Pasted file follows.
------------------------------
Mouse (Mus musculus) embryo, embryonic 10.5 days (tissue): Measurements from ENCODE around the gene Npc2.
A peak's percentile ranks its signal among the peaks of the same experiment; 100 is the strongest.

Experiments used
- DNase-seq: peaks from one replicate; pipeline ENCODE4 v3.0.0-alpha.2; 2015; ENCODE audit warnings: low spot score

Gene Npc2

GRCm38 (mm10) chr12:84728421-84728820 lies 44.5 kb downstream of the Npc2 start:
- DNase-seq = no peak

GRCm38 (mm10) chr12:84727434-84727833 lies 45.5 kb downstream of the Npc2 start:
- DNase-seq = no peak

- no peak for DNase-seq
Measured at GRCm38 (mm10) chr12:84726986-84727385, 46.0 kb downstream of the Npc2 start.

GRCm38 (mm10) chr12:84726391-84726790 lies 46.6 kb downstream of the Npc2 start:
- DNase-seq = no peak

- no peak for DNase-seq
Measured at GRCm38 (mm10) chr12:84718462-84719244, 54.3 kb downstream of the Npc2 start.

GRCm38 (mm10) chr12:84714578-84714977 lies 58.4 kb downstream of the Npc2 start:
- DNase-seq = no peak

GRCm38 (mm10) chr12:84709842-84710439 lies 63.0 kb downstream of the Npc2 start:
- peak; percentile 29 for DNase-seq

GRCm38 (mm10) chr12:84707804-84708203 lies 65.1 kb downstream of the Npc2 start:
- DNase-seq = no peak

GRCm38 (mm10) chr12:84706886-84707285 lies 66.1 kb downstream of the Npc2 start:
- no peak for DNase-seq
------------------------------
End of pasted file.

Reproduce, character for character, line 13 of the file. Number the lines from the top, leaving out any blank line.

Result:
- DNase-seq = no peak